Editorial | UI salaries reflect administration’s ineptitude in fiscal duties
January 23, 2020
Illinois isn’t a stranger to debt or financial crises. The state is nearly on the brink of insolvency, but you’d think the one place that should be financially stable is a public school.
However, after the University’s in-state tuition freeze and Illinois Commitment program to guarantee education to students who come from a household that earns less than $67,000, it’s apparent that students need aid more than ever.
But alas, as Illinois stays true to its financial ignorance, the University will raise President Tim Killeen’s salary by 40% in the midst of a nationwide student debt crisis. This isn’t a surprise, however, because as with every politician in Illinois, debts, deficits and fiscal failures are praised and rewarded with bonuses and re-election.
Killeen has been primed to receive a 40% raise and a four-year contract extension. This pending proposal means Killeen would serve as the UIS president until July 2024. An article written by the Chicago Tribune says he makes $600,000 and is about to get a $235,000 raise. If he finishes his four-year extension, he will receive another $400,000 bonus on top of that.
It’s hard not to think about the scholarship opportunities the money could have funded instead of going toward Killeen’s beach house or luxury yacht. Thus, as Killeen’s pockets fill, the education he is supposed to provide and oversee becomes less accessible to the students whose own pockets empty.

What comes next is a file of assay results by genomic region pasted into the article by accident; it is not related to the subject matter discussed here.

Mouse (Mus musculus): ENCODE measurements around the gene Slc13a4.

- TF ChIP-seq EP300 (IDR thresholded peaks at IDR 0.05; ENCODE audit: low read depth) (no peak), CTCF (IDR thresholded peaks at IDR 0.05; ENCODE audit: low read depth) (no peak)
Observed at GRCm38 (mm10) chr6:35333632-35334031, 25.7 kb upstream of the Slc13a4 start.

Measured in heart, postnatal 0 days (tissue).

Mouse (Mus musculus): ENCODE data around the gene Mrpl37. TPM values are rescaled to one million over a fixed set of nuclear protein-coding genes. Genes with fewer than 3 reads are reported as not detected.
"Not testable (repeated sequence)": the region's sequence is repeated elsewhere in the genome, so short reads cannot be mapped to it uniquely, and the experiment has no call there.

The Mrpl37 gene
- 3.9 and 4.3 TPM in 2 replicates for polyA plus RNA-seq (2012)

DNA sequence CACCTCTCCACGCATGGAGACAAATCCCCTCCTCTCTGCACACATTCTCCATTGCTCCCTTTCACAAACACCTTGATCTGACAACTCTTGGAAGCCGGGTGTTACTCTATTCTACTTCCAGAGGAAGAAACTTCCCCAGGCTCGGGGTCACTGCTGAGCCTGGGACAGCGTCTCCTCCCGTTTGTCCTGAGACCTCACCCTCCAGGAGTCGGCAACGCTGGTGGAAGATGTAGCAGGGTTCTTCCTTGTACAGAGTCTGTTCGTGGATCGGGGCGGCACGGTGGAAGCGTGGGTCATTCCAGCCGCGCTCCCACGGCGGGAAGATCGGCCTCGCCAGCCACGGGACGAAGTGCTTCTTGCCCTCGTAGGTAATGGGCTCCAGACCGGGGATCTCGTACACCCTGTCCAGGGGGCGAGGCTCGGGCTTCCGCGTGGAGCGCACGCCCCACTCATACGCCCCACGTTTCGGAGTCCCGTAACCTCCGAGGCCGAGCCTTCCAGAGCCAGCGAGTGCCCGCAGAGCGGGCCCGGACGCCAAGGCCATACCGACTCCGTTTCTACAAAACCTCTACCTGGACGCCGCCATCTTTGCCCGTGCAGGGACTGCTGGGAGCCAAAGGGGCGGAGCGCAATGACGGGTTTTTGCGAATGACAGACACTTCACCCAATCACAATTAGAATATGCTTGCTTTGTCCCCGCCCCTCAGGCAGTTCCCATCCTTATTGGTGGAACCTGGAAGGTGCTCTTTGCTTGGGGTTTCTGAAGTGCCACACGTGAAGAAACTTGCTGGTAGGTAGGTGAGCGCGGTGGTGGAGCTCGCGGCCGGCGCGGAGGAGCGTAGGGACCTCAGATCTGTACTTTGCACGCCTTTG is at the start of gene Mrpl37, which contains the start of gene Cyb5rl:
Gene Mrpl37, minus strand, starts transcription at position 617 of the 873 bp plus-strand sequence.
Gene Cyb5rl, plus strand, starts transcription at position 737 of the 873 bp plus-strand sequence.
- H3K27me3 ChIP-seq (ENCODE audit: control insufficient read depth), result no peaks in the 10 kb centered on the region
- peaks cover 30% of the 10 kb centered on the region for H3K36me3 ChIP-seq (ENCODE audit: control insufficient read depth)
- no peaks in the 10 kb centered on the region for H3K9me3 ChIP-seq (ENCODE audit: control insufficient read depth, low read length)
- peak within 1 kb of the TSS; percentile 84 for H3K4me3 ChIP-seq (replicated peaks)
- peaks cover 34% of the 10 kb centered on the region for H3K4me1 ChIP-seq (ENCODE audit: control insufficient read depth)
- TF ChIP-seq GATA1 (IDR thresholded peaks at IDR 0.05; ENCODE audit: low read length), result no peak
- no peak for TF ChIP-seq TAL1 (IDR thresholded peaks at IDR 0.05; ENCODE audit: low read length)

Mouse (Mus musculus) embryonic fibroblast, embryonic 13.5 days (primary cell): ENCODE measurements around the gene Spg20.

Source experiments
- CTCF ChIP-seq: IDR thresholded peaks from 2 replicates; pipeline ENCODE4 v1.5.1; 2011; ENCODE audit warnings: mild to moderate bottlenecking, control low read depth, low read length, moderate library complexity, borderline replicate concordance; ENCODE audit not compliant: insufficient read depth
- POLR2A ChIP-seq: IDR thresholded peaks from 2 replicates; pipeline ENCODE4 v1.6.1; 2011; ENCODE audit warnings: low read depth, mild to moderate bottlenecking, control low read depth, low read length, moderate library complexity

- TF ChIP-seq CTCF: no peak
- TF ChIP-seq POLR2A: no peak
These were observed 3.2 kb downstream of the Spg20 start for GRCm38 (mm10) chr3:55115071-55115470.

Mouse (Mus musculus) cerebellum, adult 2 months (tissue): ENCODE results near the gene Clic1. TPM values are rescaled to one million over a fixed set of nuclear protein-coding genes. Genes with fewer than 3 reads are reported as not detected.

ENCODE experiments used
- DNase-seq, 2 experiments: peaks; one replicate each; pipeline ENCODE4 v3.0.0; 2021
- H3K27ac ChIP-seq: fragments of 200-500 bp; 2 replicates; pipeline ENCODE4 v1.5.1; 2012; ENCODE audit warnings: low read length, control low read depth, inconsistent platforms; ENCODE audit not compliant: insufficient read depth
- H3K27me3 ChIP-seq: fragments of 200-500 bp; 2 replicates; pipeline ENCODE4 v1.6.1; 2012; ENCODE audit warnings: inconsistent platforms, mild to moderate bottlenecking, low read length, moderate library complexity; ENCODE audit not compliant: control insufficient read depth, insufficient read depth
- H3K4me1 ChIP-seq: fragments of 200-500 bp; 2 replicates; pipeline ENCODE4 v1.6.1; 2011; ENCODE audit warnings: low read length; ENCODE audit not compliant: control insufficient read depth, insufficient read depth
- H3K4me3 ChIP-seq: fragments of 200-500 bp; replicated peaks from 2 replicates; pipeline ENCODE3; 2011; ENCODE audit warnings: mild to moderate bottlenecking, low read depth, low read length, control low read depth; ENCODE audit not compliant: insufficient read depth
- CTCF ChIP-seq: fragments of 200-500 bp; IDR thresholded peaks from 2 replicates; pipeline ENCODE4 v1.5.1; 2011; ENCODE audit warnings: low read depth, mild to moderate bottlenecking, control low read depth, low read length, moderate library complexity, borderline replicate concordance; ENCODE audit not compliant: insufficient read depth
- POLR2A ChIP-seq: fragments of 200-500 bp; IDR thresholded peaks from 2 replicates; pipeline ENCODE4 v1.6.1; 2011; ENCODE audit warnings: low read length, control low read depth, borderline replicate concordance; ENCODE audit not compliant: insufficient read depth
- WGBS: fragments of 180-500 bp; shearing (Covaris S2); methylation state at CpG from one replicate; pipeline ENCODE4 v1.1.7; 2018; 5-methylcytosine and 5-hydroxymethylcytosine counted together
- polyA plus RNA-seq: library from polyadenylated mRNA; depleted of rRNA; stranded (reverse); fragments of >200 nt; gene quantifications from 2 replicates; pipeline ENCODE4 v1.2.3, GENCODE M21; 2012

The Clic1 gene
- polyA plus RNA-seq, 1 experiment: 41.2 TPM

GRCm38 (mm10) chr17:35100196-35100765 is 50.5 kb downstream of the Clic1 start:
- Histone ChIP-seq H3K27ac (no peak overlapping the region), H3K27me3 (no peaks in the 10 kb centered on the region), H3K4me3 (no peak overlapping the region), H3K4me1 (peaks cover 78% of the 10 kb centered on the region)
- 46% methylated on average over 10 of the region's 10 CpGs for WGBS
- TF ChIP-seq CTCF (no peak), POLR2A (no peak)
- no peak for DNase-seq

No matter how much those in need struggle, our society, our culture, our rules, our laws, always find a way to give the rich more money, and that’s not very democratic. The wealth disparity in America is out of hand, and at a time when tuition has never been higher, the skyrocketing salaries of glorified supervisors is unacceptable.
Also at the University, football coach Lovie Smith, who is contributing nothing academically to a top-tier university, makes $5 million per year, more than quadruple Killeen’s already ridiculous salary.
At the same time, full professors make on average $123,000; assistant professors make on average $100,000 and lecturers make on average $63,000. Does it seem logical that a football coach makes up to 8,000% more than the people in charge of actually educating students?
Last time we checked, this institution was founded for the pursuit of higher learning, not higher athleticism, and money should reflect this. Sinking millions into frankly a bad football team illustrates the skew in the administration’s focus. Academics is the important thing here, and it’s time we remembered that.
These salaries are just more examples of the administration’s abysmal monetary policies in practice. For a “nonprofit” university, it seems awfully focused on making a profit or, at least, making sure its administrators profit.
As students here and the reason this institution exists, it is our job to hold our administration accountable for how it uses our money. We, for one, do not wish to see our funds used to further fill the purses of the rich.
How about some new computers? Some new desks? Or maybe expand the budget of extracurricular activities? It really doesn’t matter, just spend the money on us, for us. Otherwise, it might be time to see new financial stewards at the helm of our tuition money.